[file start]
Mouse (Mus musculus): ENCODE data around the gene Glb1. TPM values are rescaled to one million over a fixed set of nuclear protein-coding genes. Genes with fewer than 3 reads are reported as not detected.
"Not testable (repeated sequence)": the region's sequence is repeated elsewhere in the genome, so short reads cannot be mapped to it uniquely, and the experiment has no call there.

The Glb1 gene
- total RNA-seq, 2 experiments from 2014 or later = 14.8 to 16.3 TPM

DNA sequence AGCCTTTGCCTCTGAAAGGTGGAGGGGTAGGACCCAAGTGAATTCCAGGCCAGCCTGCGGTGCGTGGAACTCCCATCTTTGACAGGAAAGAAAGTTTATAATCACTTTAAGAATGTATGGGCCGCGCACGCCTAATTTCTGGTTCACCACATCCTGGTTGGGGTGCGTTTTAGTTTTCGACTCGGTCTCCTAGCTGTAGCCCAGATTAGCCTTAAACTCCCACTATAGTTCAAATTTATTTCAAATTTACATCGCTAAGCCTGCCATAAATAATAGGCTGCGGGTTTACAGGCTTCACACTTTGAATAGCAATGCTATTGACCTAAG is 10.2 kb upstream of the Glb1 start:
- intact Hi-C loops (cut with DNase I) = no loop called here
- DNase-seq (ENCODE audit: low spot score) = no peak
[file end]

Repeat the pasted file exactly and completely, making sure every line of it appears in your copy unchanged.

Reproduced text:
Mouse (Mus musculus): ENCODE data around the gene Glb1. TPM values are rescaled to one million over a fixed set of nuclear protein-coding genes. Genes with fewer than 3 reads are reported as not detected.
"Not testable (repeated sequence)": the region's sequence is repeated elsewhere in the genome, so short reads cannot be mapped to it uniquely, and the experiment has no call there.

The Glb1 gene
- total RNA-seq, 2 experiments from 2014 or later = 14.8 to 16.3 TPM

DNA sequence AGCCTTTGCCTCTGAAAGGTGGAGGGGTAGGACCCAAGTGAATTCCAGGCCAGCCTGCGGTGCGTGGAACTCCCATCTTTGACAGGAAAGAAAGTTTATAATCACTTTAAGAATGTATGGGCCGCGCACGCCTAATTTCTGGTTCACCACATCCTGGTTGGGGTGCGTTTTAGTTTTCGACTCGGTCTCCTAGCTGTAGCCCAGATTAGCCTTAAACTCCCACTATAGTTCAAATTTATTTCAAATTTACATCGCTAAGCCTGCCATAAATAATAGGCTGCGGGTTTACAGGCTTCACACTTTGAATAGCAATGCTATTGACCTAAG is 10.2 kb upstream of the Glb1 start:
- intact Hi-C loops (cut with DNase I) = no loop called here
- DNase-seq (ENCODE audit: low spot score) = no peak